Dallas News reporter Jeffery Weiss published an article about the Movie, “Still Alice” and said,
“There’s a new movie out that’s getting good reviews. ‘Still Alice’ stars Julianne Moore, a fine actor who’s been nominated for an Oscar in the role. It’s the story of a brilliant, successful woman who develops dementia. No less than Jon Stewart says it captures the loss and descent brilliantly.”

He then goes on to list the reason why he won’t see the movie . . . all because of a book he read 40 years earlier, Death Be Not Proud by John Gunther. He writes, “It was also the most terrifying thing I’ve ever read. Part of the strength of the book, why it was chosen for teenagers, is how clearly Johnny is portrayed. He was pretty much everything I aspired to be, so of course I identified with him. Which made the suffering that much more real.
Too real. For several years, any time I got a headache a little part of me whispered “Your turn!”

I read that book also. Yes, it was a tragic story about a young boy who develops a brain tumor and then dies, but then again, there are many books (I hope he has never read a Nicholas Sparks novel) that deal with similar stories. Be it truth or fiction, you can’t just bury your head in the sand. It happens in real life and there’s nothing you can do about it except deal with it.

I equate burying your head in the sand as to turning your back on knowledge. Yes, there are things in life that we DON’T want to hear about or see. I didn’t want to see my Mother and Grandfather struggle with Alzheimer’s. I don’t like looking in the mirror seeing, “Early Onset Alzheimer’s” written across my forehead (it’s not really written on my forehead, but it may as well be) but it’s there. I wish I could be like Mr. Weiss and just say, “I’m not going to deal with this today because it may make me uncomfortable.” Unfortunately I can’t.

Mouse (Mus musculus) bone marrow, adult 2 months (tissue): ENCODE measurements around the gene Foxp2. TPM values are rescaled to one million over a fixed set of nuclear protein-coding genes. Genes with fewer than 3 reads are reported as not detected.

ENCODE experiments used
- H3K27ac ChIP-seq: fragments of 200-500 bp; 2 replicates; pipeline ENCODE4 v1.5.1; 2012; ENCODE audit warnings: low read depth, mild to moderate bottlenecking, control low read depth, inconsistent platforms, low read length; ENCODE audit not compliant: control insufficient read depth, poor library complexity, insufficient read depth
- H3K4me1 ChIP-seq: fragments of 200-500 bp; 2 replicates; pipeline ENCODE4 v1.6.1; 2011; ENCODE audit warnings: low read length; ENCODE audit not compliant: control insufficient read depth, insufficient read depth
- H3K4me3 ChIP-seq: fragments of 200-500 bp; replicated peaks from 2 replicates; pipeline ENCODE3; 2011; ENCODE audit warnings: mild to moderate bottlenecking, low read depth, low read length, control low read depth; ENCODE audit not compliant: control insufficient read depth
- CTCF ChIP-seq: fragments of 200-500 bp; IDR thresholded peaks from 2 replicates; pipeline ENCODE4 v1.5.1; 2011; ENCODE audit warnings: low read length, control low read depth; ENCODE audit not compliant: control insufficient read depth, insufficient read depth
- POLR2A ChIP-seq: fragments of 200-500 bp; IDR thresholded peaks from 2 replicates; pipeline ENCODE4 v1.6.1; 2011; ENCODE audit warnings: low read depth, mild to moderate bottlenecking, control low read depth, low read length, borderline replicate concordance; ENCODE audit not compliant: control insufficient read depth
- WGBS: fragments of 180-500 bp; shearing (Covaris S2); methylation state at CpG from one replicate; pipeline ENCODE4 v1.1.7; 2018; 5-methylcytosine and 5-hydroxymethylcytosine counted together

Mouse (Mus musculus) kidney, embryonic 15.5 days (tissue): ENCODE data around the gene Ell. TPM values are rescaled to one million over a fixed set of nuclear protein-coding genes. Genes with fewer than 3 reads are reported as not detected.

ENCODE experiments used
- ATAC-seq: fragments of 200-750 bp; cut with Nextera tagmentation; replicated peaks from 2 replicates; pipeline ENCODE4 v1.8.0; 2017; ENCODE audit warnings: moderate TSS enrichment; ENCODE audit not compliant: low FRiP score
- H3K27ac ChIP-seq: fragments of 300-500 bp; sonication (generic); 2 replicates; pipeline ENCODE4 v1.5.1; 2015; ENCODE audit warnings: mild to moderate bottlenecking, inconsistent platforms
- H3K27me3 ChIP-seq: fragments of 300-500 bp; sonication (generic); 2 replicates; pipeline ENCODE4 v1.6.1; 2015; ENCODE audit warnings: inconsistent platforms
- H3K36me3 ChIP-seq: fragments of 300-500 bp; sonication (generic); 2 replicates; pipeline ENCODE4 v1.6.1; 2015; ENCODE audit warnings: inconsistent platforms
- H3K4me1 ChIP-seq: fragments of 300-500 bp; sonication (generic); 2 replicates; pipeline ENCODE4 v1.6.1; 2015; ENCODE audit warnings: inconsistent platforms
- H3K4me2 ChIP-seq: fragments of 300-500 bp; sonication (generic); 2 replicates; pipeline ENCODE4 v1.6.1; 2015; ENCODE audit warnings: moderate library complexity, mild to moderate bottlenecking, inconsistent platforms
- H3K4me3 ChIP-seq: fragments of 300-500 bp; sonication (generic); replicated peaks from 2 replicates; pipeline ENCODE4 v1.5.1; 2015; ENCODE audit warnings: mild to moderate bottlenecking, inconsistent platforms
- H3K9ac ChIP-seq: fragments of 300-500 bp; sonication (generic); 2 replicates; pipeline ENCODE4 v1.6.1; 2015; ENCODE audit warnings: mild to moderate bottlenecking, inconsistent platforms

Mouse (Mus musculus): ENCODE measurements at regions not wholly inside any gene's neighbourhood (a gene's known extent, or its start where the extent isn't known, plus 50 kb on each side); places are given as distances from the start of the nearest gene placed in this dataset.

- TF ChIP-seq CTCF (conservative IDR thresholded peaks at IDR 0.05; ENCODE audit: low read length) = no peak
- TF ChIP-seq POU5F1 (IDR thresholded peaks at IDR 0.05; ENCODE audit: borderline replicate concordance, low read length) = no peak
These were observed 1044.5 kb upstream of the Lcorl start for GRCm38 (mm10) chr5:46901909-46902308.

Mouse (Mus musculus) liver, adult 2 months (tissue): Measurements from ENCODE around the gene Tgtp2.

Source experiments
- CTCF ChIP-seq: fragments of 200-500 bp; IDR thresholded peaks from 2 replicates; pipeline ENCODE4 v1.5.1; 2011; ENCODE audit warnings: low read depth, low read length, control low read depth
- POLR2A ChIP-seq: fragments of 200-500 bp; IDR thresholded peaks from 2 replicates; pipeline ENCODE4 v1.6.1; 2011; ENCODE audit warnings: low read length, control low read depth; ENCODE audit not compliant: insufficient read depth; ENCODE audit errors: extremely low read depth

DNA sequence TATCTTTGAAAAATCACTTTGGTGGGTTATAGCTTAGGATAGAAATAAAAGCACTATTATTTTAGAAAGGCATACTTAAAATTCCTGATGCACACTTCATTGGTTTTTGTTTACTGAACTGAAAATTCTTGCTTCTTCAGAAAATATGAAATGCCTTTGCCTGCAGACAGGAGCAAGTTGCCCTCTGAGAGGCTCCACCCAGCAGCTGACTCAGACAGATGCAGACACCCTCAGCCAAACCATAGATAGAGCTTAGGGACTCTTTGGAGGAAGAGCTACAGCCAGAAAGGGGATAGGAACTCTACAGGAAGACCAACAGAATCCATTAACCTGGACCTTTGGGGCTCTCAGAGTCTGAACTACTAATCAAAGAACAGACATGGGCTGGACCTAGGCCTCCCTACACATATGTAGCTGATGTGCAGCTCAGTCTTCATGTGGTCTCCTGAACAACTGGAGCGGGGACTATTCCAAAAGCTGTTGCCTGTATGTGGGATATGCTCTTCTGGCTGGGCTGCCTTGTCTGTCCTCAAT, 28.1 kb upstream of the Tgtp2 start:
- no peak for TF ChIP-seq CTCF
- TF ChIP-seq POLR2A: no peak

What I can do is deal with my EOAD, speak with and support those who are also suffering from this horrible disease, share my knowledge of the latest information I come across and Live in the Moment. Each day I make memories with my family. I try to remain as upbeat and positive as I can for those are the memories I want them to recall. I don’t want them to see the dark side. As hard as I try, it does come out in their presence but they NEVER, EVER turn their back on me.

As soon as “Still Alice” comes to a theater in my area, I will probably be the first in line to get a ticket. Yes, I want to see the extraordinary performance of Julianne Moore but I also want to see how the movie portrays Alice’s future. It just may help in my own future.

To Jeffrey Weiss from the Dallas News, “for those of us who have Early Onset Alzheimer’s Disease, we wish we had the option of not seeing the things we didn’t want to see, not feeling the things we feel and not being scared shitless about our future. Sooner or later, your head will have to come out of the sand so you can breathe. When you do, instead of trying to escape from all things you are afraid of, learn from them and then share that knowledge. You never know who you are going to help.”

Until next time . . . .